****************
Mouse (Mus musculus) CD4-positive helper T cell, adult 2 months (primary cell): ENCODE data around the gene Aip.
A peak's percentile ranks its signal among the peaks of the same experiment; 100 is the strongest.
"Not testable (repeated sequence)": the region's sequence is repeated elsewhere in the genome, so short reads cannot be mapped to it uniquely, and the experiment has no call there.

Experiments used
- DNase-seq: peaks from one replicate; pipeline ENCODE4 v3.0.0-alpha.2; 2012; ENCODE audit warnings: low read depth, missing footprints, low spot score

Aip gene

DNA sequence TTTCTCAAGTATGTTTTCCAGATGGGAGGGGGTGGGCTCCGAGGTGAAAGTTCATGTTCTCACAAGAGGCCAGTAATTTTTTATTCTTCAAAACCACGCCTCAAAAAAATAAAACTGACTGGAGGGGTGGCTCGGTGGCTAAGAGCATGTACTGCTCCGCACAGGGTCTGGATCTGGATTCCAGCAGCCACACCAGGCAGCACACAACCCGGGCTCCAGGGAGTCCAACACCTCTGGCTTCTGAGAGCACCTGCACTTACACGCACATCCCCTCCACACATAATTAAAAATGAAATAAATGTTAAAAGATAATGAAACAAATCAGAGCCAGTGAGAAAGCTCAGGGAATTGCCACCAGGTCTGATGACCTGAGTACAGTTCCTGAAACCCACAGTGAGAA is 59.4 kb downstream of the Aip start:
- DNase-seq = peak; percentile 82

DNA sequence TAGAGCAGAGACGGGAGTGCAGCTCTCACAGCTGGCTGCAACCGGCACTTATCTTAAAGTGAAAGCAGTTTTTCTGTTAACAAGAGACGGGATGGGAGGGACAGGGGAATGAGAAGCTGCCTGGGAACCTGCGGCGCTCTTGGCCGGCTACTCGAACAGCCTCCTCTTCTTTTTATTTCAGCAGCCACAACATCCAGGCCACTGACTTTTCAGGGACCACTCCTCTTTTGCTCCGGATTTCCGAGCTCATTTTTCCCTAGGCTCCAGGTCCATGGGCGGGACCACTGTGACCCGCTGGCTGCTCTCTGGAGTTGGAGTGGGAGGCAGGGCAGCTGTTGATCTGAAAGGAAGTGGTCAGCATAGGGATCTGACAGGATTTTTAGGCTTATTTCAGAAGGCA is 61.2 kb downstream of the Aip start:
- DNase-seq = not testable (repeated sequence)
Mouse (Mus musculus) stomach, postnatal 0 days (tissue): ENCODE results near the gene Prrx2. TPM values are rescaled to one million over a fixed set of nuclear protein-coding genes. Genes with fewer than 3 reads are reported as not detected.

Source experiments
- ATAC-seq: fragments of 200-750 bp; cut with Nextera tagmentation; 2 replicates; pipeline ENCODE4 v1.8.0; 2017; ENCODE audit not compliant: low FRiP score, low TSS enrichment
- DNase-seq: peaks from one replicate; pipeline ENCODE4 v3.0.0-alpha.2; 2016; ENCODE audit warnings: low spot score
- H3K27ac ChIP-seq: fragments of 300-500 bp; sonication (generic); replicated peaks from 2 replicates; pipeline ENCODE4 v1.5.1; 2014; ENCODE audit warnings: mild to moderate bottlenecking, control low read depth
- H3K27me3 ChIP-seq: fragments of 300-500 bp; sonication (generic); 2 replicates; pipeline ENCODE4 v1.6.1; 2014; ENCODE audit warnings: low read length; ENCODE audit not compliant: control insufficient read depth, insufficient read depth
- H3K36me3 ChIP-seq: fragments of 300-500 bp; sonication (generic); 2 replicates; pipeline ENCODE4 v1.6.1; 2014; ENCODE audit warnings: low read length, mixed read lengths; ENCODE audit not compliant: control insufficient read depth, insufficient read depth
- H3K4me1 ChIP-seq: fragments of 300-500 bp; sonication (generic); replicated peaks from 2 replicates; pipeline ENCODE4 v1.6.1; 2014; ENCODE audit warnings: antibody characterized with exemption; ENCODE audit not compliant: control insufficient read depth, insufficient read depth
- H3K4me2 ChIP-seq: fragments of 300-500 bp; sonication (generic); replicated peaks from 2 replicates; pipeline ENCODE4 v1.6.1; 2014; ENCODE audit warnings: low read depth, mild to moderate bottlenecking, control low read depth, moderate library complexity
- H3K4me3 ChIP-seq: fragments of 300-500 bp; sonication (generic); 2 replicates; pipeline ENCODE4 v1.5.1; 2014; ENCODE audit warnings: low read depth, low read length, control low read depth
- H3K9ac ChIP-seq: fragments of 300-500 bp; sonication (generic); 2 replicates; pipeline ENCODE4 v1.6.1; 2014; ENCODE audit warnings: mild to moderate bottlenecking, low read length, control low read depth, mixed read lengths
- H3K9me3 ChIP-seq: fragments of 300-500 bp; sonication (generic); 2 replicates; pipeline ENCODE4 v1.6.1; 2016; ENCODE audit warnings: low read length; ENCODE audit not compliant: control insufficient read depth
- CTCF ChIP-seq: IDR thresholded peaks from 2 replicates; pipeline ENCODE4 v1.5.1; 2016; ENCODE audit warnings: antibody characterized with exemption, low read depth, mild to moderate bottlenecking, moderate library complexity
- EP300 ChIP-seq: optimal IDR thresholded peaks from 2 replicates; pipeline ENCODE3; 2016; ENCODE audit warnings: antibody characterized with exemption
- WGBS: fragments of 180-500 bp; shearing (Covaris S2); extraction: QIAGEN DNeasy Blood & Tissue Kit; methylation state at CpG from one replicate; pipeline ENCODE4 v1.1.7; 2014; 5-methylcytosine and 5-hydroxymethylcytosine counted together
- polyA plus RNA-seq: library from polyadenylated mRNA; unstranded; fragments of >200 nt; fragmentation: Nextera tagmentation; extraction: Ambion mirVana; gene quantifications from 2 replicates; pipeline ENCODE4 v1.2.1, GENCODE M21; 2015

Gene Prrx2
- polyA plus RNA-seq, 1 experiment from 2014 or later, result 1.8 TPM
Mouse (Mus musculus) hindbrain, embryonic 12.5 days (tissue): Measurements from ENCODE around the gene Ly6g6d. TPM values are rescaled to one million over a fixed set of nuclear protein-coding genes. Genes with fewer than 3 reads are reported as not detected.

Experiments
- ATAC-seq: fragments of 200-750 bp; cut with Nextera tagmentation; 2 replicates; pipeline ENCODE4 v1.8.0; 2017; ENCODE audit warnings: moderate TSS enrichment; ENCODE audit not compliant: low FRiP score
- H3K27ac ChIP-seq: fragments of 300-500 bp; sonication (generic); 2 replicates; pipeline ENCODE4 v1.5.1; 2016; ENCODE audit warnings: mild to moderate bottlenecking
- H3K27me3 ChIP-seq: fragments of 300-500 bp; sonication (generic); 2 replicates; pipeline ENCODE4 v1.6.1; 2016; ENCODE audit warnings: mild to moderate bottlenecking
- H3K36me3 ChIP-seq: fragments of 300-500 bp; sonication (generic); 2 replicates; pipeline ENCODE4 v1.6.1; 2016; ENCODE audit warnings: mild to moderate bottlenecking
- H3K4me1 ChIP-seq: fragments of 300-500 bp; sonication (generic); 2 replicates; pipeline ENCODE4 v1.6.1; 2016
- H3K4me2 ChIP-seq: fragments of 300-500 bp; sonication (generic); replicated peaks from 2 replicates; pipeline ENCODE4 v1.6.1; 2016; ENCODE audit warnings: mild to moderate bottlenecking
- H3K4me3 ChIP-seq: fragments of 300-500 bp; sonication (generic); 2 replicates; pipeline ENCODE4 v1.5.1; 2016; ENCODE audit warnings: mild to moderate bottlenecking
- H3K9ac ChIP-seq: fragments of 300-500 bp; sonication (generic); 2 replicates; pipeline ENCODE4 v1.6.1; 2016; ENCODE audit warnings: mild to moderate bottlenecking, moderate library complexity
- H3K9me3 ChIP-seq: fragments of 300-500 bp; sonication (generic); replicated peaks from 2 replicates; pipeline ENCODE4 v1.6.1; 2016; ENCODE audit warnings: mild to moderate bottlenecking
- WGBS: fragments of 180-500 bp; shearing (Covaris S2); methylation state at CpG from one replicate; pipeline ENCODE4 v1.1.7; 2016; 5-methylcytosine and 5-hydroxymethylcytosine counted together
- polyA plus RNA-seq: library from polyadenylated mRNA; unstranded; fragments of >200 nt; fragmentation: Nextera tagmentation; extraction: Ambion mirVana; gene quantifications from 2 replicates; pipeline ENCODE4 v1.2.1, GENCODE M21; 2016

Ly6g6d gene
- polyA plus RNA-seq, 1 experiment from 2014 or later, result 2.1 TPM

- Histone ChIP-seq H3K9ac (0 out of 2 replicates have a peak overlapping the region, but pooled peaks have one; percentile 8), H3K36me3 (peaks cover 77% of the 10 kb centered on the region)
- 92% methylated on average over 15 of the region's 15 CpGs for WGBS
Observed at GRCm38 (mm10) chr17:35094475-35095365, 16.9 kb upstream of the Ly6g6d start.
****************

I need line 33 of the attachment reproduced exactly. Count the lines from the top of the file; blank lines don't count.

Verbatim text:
- H3K27me3 ChIP-seq: fragments of 300-500 bp; sonication (generic); 2 replicates; pipeline ENCODE4 v1.6.1; 2016; ENCODE audit warnings: mild to moderate bottlenecking